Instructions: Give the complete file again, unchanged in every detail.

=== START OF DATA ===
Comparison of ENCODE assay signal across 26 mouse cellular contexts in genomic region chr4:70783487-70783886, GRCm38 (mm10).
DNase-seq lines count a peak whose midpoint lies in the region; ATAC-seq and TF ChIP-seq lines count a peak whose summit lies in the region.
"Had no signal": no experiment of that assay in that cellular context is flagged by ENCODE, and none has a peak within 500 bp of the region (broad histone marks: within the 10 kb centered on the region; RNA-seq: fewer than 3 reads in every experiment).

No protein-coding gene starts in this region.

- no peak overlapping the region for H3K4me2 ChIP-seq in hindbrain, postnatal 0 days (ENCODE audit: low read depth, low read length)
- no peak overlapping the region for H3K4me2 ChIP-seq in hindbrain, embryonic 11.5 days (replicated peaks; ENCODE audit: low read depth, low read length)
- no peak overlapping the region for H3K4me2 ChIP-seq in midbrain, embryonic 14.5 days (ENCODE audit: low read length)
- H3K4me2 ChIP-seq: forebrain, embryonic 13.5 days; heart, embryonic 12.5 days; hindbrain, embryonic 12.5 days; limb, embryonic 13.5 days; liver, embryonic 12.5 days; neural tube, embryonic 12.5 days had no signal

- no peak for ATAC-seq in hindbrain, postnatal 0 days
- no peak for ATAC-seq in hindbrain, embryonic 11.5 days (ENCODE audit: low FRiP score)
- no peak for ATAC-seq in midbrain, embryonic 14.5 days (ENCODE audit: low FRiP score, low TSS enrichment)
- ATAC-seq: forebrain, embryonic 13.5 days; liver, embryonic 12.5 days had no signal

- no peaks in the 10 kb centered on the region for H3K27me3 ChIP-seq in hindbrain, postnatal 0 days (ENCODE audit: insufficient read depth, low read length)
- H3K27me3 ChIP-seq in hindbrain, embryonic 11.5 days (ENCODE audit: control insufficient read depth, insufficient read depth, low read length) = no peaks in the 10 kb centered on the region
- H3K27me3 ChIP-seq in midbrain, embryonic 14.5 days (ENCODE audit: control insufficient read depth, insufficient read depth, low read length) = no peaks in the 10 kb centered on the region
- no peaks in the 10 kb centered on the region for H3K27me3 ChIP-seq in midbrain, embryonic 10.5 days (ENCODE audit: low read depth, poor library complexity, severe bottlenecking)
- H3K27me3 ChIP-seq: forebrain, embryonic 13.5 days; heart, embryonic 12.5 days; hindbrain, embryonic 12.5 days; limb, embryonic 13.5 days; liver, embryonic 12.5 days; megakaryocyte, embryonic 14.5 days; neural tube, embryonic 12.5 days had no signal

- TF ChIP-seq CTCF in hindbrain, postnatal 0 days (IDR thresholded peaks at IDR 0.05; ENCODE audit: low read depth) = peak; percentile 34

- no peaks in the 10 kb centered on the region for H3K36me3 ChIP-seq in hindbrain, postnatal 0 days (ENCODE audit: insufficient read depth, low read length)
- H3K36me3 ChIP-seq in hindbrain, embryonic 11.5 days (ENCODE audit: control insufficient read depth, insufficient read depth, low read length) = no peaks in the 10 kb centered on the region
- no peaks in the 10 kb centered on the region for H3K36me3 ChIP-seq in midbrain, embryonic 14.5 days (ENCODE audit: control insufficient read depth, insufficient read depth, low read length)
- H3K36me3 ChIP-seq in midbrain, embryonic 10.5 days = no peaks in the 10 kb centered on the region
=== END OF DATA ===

Comparison of ENCODE assay signal across 26 mouse cellular contexts in genomic region chr4:70783487-70783886, GRCm38 (mm10).
DNase-seq lines count a peak whose midpoint lies in the region; ATAC-seq and TF ChIP-seq lines count a peak whose summit lies in the region.
"Had no signal": no experiment of that assay in that cellular context is flagged by ENCODE, and none has a peak within 500 bp of the region (broad histone marks: within the 10 kb centered on the region; RNA-seq: fewer than 3 reads in every experiment).

No protein-coding gene starts in this region.

- no peak overlapping the region for H3K4me2 ChIP-seq in hindbrain, postnatal 0 days (ENCODE audit: low read depth, low read length)
- no peak overlapping the region for H3K4me2 ChIP-seq in hindbrain, embryonic 11.5 days (replicated peaks; ENCODE audit: low read depth, low read length)
- no peak overlapping the region for H3K4me2 ChIP-seq in midbrain, embryonic 14.5 days (ENCODE audit: low read length)
- H3K4me2 ChIP-seq: forebrain, embryonic 13.5 days; heart, embryonic 12.5 days; hindbrain, embryonic 12.5 days; limb, embryonic 13.5 days; liver, embryonic 12.5 days; neural tube, embryonic 12.5 days had no signal

- no peak for ATAC-seq in hindbrain, postnatal 0 days
- no peak for ATAC-seq in hindbrain, embryonic 11.5 days (ENCODE audit: low FRiP score)
- no peak for ATAC-seq in midbrain, embryonic 14.5 days (ENCODE audit: low FRiP score, low TSS enrichment)
- ATAC-seq: forebrain, embryonic 13.5 days; liver, embryonic 12.5 days had no signal

- no peaks in the 10 kb centered on the region for H3K27me3 ChIP-seq in hindbrain, postnatal 0 days (ENCODE audit: insufficient read depth, low read length)
- H3K27me3 ChIP-seq in hindbrain, embryonic 11.5 days (ENCODE audit: control insufficient read depth, insufficient read depth, low read length) = no peaks in the 10 kb centered on the region
- H3K27me3 ChIP-seq in midbrain, embryonic 14.5 days (ENCODE audit: control insufficient read depth, insufficient read depth, low read length) = no peaks in the 10 kb centered on the region
- no peaks in the 10 kb centered on the region for H3K27me3 ChIP-seq in midbrain, embryonic 10.5 days (ENCODE audit: low read depth, poor library complexity, severe bottlenecking)
- H3K27me3 ChIP-seq: forebrain, embryonic 13.5 days; heart, embryonic 12.5 days; hindbrain, embryonic 12.5 days; limb, embryonic 13.5 days; liver, embryonic 12.5 days; megakaryocyte, embryonic 14.5 days; neural tube, embryonic 12.5 days had no signal

- TF ChIP-seq CTCF in hindbrain, postnatal 0 days (IDR thresholded peaks at IDR 0.05; ENCODE audit: low read depth) = peak; percentile 34

- no peaks in the 10 kb centered on the region for H3K36me3 ChIP-seq in hindbrain, postnatal 0 days (ENCODE audit: insufficient read depth, low read length)
- H3K36me3 ChIP-seq in hindbrain, embryonic 11.5 days (ENCODE audit: control insufficient read depth, insufficient read depth, low read length) = no peaks in the 10 kb centered on the region
- no peaks in the 10 kb centered on the region for H3K36me3 ChIP-seq in midbrain, embryonic 14.5 days (ENCODE audit: control insufficient read depth, insufficient read depth, low read length)
- H3K36me3 ChIP-seq in midbrain, embryonic 10.5 days = no peaks in the 10 kb centered on the region